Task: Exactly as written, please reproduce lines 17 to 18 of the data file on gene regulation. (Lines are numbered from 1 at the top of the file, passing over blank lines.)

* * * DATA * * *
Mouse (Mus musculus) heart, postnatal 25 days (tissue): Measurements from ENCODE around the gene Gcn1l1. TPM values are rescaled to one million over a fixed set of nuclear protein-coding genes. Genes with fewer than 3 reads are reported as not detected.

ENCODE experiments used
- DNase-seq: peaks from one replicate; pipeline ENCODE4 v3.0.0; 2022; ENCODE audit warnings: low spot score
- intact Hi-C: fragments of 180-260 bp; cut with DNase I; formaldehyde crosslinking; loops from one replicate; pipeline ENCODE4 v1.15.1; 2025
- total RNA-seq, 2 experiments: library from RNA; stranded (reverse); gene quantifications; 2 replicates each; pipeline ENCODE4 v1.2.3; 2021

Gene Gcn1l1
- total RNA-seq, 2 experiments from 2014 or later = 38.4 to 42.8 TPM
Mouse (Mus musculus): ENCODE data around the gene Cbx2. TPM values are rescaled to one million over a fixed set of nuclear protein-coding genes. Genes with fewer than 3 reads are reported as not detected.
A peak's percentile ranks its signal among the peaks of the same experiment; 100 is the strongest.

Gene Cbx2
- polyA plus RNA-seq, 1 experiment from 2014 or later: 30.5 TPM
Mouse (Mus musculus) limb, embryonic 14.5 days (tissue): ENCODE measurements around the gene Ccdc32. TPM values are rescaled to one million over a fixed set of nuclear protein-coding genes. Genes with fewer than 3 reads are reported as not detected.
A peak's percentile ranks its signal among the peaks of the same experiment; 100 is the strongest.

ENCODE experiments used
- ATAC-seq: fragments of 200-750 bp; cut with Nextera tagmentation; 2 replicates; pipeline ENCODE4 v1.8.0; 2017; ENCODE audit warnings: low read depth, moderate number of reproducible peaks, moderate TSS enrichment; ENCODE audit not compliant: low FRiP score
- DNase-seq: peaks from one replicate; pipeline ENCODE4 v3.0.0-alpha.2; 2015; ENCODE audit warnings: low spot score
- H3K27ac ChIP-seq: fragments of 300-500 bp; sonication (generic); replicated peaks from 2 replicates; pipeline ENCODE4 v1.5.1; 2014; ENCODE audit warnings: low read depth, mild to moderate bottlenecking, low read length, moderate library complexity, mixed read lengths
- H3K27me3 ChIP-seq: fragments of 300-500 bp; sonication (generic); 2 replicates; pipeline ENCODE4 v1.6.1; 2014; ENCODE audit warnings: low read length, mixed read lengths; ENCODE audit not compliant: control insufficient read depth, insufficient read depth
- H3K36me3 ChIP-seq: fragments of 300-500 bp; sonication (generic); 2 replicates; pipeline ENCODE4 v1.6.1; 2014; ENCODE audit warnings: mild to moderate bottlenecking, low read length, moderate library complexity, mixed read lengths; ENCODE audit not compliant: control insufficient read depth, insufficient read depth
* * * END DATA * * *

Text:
- H3K27ac ChIP-seq: fragments of 300-500 bp; sonication (generic); replicated peaks from 2 replicates; pipeline ENCODE4 v1.5.1; 2014; ENCODE audit warnings: low read depth, mild to moderate bottlenecking, low read length, moderate library complexity, mixed read lengths
- H3K27me3 ChIP-seq: fragments of 300-500 bp; sonication (generic); 2 replicates; pipeline ENCODE4 v1.6.1; 2014; ENCODE audit warnings: low read length, mixed read lengths; ENCODE audit not compliant: control insufficient read depth, insufficient read depth